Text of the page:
Mount Meru is the sacred five-peaked mountain of Hindu, Jain, and Buddhist cosmology and is considered to be the center of all the physical, metaphysical and spiritual universes.
Many famous Hindu and similar Jain, as well as Buddhist temples, have been built as symbolic representations of this mountain.
The dimensions attributed to Mount Meru, all references to it being as a part of the Cosmic Ocean, with several statements that say, “The Sun along with all the planets circle the mountain,” make determining its location most difficult, according to most scholars.
Some researchers identify Mount Meru or Sumeru with the Pamirs, northwest of Kashmir.
The Suryasiddhanta mentions that Mt. Meru lies in ‘the middle of the Earth‘ (“bhurva-madhya”) in the land of the Jambunad (Jambudvip).
There exist several versions of cosmology in existing Hindu texts. In one of them, cosmologically, the Meru mountain was also described as being surrounded by Mandrachala Mountain to the east, Supasarva Mountain to the west, Kumuda Mountain to the north and Kailasha to the south.
Mount Meru of Hindu traditions has clearly mythical aspects, being described as 84,000 Yojana high (about 1,082,000 km), which would be 85 times the Earth’s diameter, and notes that the Sun along with all the planets in the Solar System revolves around Mt. Meru as one unit.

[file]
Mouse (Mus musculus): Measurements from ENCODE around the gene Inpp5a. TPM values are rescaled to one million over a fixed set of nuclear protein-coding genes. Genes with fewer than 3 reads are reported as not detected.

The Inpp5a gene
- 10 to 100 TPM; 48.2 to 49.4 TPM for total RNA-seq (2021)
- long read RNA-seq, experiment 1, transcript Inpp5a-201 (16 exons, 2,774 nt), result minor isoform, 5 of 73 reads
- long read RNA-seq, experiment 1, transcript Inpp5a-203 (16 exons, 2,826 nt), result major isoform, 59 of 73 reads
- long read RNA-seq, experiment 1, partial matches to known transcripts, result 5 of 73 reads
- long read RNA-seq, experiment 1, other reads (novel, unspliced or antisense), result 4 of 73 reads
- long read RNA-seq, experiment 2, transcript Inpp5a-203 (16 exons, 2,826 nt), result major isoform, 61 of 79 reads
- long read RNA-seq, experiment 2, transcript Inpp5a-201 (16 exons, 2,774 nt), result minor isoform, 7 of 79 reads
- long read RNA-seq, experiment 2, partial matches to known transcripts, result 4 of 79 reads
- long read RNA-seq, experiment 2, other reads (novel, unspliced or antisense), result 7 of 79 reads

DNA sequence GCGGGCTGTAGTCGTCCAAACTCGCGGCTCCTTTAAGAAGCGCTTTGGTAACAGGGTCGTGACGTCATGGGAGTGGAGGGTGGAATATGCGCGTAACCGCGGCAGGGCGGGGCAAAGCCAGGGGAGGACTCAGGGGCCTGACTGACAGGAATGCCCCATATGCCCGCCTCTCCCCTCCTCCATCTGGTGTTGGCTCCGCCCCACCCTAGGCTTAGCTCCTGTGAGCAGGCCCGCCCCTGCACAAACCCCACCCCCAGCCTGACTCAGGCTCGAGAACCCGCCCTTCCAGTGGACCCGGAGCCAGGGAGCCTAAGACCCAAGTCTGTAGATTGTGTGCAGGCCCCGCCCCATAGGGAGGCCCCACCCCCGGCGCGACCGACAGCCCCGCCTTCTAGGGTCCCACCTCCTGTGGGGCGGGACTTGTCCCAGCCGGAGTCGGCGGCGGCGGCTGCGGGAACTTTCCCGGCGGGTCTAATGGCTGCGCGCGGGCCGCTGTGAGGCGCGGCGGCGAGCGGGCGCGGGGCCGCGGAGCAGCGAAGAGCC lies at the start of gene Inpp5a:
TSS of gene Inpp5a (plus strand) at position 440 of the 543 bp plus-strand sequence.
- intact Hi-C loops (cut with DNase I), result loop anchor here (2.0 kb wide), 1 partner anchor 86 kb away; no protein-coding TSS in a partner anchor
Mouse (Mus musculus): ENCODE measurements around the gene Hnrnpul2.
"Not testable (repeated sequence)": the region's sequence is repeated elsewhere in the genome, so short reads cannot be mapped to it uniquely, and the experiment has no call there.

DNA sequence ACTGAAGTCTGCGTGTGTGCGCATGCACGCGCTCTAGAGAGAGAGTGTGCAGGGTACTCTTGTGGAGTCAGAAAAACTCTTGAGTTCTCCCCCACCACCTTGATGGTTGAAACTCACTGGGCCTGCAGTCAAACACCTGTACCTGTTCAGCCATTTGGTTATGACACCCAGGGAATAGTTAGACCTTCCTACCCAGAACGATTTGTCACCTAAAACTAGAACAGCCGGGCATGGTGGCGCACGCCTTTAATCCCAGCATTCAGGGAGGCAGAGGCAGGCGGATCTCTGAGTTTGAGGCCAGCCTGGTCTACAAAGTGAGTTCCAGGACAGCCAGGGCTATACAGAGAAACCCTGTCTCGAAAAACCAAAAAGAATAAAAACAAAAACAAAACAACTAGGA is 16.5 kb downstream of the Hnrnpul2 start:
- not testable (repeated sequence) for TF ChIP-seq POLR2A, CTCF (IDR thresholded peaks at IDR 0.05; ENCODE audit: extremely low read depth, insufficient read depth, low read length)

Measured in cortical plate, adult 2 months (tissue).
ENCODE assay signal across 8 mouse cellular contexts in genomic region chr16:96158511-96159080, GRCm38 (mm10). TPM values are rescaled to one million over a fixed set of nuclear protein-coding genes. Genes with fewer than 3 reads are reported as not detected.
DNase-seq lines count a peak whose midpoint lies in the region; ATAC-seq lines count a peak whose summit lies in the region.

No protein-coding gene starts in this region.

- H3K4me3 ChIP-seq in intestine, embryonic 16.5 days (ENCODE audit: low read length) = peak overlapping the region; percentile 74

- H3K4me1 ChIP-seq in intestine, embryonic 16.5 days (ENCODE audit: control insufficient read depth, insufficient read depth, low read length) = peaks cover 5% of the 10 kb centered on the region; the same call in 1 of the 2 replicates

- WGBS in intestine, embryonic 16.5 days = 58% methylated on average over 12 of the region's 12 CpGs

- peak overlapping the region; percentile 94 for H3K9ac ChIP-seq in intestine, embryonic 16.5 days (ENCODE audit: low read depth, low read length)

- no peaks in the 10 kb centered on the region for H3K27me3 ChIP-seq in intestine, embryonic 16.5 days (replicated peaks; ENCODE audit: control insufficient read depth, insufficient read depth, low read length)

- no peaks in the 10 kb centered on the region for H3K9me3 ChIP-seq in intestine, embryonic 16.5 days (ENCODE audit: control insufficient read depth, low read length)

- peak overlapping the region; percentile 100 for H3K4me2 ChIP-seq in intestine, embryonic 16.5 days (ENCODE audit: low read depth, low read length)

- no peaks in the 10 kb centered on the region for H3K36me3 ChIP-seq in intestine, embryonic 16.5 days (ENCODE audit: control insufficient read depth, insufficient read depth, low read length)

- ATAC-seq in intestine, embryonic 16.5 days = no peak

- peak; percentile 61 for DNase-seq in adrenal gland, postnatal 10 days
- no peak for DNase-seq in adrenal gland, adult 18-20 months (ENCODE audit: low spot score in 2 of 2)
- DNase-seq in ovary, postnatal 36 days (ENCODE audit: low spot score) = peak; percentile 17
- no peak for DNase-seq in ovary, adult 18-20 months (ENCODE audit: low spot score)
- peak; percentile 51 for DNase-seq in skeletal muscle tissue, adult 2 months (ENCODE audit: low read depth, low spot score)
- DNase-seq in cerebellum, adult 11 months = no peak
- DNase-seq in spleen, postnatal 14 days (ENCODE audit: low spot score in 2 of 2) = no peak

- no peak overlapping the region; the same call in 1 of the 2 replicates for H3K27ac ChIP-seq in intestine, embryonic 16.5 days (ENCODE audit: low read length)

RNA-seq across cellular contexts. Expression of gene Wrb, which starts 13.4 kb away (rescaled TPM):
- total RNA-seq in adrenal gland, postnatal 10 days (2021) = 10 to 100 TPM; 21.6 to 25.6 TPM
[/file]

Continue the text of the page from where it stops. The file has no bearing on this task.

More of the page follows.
One yojana can be taken to mean about 11.5 km (9 miles) though its magnitude seems to differ over time periods, e.g. the Earth’s circumference is 3,200 yojanas according to Vārāhamihira and slightly less so in the Āryabhatiya, but is said to be 5,026.5 yojanas in the Suryasiddhānta.
The Matsya Purana and the Bhāgvata Purāna along with some other Hindu texts consistently give the height of 84,000 yojanas to Mount Meru which translates into 672,000 miles or 1,082,000 kilometers.
Mount Meru was said to be the residence of King Padamja Brahma in antiquity.
According to Jain cosmology, Mount Meru (or Sumeru) is at the center of the world surrounded by Jambūdvīpa, in the form of a circle forming a diameter of 100,000 yojans.
There are two sets of sun, moon, and stars revolving around Mount Meru; while one set works, the other set rests behind Mount Meru.
This mythical mountain of gods was mentioned in Tantu Pagelaran, an Old Javanese manuscript written in the Kawi language from the 15th-century Majapahit period.
The manuscript describes the mythical origin of Java island and the legend of the movement of portions of Mount Meru to Java.
However at that time, Java island was floating freely on the ocean, always tumbling and shaking. To stop the island’s movement, the gods decided to nail it to the Earth by moving the part of Mahameru in Jambudvipa (India) and attaching it to Java. The resulting mountain is Mount Semeru, the tallest mountain on Java.
*This article was originally published at en.wikipedia.org.